The problem was not the system set up by the contract but the people who were left to enforce and maintain it. When you allow or give a person the authority to use force on you and your neighbor, the temptation to use it for evil such as vanity, greed, or envy, becomes too great. There are men (and to a lessor extent women) who can resist such temptations, but they are few and far between. Often enough, they lack ambition to obtain power over others, so they will not run for public office because they have no desire to do so.
In any case, a few States resisted this initial encroachment by nullifying the law. Basically, nullification is where a State government refuses to acknowledge the legitimacy of a law passed by the Federal government that it believes to be unconstitutional. While not a specific privilege granted by the contract, it is a natural consequence of basic contract law. If you agree to sell another man your sofa and that he is to come over in the morning and pick it up but he comes at midnight, bangs on your door demanding your sofa now, then he has broken his contract with you and you are under no obligation hand over your sofa. This is the same principle as with nullification.
While the encroachments were minor and there were very few incidents of the central government doing far more than it was authorized to do for a long time, this all changed after the aptly named “Civil War”. I do not like to refer to that war as a civil war because the southern states expressed no desire to overthrow the existing government, just to create their own one. Instead I refer to this war as the War of Southern Secession, which is a more accurate description.
Secession is where a State leaves the union, for whatever reason, and starts its own country. While this action, like nullification, was not specifically granted to the States, it was a natural right found in contract law. Citing the example I provided earlier, let’s now say that the individual in question decided to break into your home and take your sofa. Now you are under no obligation to fulfill your end of the bargain because he has breached his own end of the bargain. So long as you do not take anything that he promised in exchange for the sofa, you are free to tell him to go suck eggs (hopefully behind bars as I assume you have called the police).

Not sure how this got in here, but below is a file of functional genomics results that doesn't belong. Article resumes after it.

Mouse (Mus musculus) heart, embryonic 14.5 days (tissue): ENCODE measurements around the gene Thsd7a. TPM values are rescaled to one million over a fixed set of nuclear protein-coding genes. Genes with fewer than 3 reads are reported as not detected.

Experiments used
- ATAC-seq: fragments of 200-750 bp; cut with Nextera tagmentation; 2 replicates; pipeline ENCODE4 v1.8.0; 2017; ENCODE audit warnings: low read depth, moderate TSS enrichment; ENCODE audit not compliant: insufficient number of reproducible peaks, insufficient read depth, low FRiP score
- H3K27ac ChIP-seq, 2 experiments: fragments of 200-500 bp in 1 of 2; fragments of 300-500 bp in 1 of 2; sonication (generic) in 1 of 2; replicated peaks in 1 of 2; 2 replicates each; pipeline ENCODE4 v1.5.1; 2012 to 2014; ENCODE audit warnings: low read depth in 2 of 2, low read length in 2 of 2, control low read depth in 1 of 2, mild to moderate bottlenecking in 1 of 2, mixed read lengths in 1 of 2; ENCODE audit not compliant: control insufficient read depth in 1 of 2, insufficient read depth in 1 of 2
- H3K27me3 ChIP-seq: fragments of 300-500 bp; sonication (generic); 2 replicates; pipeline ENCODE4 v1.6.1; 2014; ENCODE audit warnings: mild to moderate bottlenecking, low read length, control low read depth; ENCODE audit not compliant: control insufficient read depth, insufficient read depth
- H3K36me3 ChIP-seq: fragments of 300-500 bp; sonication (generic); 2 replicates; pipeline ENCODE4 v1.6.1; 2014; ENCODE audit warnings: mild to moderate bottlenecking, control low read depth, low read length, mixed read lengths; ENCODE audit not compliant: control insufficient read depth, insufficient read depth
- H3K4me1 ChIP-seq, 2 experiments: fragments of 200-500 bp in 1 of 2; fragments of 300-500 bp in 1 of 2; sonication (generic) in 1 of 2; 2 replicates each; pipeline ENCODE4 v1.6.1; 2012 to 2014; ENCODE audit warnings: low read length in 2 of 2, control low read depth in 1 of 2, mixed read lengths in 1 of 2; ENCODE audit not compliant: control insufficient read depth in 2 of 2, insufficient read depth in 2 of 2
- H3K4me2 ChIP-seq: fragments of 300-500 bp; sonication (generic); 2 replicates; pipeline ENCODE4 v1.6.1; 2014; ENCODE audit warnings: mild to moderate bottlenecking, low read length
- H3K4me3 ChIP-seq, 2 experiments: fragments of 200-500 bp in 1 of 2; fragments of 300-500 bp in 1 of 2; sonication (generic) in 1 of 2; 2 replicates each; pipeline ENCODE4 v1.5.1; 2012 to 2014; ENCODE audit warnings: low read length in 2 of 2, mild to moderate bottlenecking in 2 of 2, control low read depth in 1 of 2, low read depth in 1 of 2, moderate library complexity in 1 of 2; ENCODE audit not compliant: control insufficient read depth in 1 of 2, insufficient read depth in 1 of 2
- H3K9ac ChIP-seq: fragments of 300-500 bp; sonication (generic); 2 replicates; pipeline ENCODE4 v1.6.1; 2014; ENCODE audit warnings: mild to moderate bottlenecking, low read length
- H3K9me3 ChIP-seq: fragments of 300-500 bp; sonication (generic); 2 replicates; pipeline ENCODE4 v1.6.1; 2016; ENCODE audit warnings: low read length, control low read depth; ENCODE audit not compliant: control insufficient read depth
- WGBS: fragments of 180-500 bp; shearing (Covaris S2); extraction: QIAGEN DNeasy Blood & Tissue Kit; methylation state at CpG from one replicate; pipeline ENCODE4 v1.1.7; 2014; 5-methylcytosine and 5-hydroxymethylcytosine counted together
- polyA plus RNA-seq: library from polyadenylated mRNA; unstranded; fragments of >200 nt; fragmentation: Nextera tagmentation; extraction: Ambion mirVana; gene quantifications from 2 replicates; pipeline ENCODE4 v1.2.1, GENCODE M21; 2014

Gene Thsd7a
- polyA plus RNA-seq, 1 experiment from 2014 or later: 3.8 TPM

In any case, President Lincoln, the first Republican president, believed that even though the contract did not address this, the States had no right to secede from the union and absolve themselves of the contract. I suppose there was some ego involved as being the first Republican president to oversee the “destruction” of the United States. The fact is, however, the southern States were well within their rights to tell the Northern ones to suck eggs, regardless of whether or not we agreed with their reasons for doing so.